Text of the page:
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Dangers of Respiratory Disease at Construction Sites



By Marcelle P. Villegas

“The deadliest things in the world are usually invisible to the naked eye.” This is a statement from a social media advertisement of Pinoy Builder, a website about infrastructure, design and construction industry in the Philippines. Their informative post aims to spread awareness of preventing respiratory illness while working in construction sites, in celebration of National Lung Month last August. Even after August and due to the current COVID-19 outbreak, our mindfulness in protecting our respiratory tract remains essential.

August was declared as National Lung Month by former President Ferdinand Marcos on 24 July 1978 through the Presidential Proclamation No. 1761. This decree was signed by the former president in recognition of the fact that lung disease such as pneumonia and tuberculosis continue to exact a huge toll of precious lives among Filipinos, especially the low-income group.

Those working in construction sites are quite a vulnerable group of labourers with regards to lung disease or infection.

With the current COVID-19 pandemic, protecting our lungs is not only a matter of occupational safety but more so now for survival. Having healthy lungs is an essential part of having a quality life and maintaining employment. The Philippine College of Chest Physicians said, "The COVID-19 pandemic has created a truly unprecedented situation which affects us all." They also announced that the 25th of September is World Lung Day. "World Lung Day (WLD), 25 September, is a day for lung health advocacy and action, an opportunity for us all to unite and promote better lung health globally." [1]

The Philippine College of Chest Physicians (PCCP) is a premier organization of lung specialists in the Philippines. They organize events and ad campaigns to increase public awareness among lay Filipinos about common pulmonary conditions and with an emphasis on the importance of preventive health care in maintaining healthy lungs.

So what are the common toxic substances in a construction site that are harmful for the lungs? Pinoy Builder website enumerated four, namely: sawdust, asbestos, molds and cement dust. These substances are not only fine particles that are abrasive on the respiratory tract and eventually the lung tissues. They also contain toxic substances that should not be present inside the body in the first place.

Inhaling sawdust or wood dust into the lungs can cause breathing problems and might lead to lung disease such as occupational asthma or even lung cancer.

Asbestos when inhaled can seriously damage the lungs by scarring the lung tissues. (Imagine fine, sharp star-like particles inside the lungs whose tissues are soft and fragile.) The condition is called asbestosis which normally happens after heavy exposure to asbestos over many years.

The symptoms of asbestosis are persistent cough, shortness of breath, wheezing, extreme tiredness, pain in the chest and shoulders, and in advanced cases, having swollen fingertips. The condition also leads to severe fibrosis and puts the patient in a high risk of mesothelioma or cancer of the lung pleura. (The pleura is a vital part of the respiratory tract whose role is to cushion the lungs and reduce the friction between the lungs, rib cage and chest cavity.) It can be a fatal condition where a patient with asbestos-related lung cancer has a life expectancy of 16 months.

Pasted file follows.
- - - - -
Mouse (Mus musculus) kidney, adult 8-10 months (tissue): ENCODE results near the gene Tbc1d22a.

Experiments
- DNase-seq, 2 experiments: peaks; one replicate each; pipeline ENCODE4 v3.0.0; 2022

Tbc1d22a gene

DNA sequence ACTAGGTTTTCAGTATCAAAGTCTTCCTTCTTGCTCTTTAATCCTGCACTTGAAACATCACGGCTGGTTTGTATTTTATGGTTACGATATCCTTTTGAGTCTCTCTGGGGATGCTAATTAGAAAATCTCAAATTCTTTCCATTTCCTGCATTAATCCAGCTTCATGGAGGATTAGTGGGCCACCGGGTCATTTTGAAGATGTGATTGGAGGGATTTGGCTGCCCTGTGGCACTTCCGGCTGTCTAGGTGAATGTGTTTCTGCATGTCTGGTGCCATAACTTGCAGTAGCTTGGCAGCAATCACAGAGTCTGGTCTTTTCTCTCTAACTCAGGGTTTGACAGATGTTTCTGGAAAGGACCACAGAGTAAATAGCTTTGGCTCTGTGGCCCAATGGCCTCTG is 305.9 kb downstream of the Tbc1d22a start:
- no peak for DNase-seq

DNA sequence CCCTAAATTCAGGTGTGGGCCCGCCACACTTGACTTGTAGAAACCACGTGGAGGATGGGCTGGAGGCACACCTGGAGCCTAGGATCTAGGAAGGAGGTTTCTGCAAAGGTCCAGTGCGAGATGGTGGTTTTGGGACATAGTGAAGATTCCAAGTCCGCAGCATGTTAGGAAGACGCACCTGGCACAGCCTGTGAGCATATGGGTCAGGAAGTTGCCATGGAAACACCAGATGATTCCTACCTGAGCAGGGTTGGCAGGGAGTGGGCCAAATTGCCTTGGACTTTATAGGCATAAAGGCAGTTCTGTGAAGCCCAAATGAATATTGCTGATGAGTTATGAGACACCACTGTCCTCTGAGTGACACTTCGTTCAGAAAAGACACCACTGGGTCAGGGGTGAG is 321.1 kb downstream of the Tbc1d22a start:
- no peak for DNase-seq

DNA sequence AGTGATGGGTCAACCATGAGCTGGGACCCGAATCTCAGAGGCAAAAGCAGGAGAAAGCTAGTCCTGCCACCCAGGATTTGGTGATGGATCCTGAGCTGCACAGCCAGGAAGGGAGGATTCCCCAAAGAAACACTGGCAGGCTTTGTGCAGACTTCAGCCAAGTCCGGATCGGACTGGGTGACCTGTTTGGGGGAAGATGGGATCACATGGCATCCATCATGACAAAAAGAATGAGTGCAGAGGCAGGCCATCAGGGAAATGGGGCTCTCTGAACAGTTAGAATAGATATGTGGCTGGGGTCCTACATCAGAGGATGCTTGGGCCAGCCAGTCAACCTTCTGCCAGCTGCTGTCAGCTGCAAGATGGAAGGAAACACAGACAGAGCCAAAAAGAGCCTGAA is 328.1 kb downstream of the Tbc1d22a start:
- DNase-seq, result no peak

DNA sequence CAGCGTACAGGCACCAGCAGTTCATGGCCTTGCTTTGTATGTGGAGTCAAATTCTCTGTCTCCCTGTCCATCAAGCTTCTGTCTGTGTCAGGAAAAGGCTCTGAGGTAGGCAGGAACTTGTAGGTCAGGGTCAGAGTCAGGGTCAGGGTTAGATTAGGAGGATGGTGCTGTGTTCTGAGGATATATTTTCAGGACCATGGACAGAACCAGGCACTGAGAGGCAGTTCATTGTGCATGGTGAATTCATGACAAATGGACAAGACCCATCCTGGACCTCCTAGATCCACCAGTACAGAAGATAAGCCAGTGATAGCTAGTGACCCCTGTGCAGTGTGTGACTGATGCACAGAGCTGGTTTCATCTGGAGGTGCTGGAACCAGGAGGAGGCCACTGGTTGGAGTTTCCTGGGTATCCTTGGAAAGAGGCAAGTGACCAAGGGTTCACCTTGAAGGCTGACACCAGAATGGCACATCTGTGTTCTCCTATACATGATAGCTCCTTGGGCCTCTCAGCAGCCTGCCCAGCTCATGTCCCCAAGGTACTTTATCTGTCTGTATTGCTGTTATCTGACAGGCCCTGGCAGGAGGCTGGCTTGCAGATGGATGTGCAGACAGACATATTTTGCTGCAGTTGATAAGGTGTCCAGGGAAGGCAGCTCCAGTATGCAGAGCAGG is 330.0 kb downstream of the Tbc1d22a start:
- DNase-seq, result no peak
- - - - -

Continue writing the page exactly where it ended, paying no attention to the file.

Molds are also dangerous for the lungs or respiratory tract because it may trigger asthma attacks and other upper and lower respiratory problems. Even those who are not sensitive to molds may develop allergic reactions to it such as irritation of the eyes, skin, nose, throat and lungs. The mold Aspergillus fumigatus can cause an infection called aspergillosis which is marked by wheezing, difficulty breathing, coughing, chest pain and fever.

Cement is also harsh on the lungs. Prolonged and repeated exposure can lead to a disabling and fatal lung disease called silicosis. Generally, silicosis is a lung disease that develops when a person inhales dust that contains silica. Those are tiny crystals found in sand, rock, mineral ores, cement, etc. Repeated inhalation of silica can lead to scarring of the lung tissues that make it hard to breath.

With all these dangers at the workplace, plus the threat of COVID-19, it is important to prioritize health and occupational safety in your company. Providing the proper protective gear for all employees is a good investment because having healthy workers is an asset and adds to the success factor of your infrastructure project.


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Reference:

[1] Retrieved from Philippine College of Chest Physicians website - https://philchest.org/xp/

Photo credit:

Caption by Pinoy Builder for the August - National Lung Month social media post

Cement dust photo - http://yonsha.jp/

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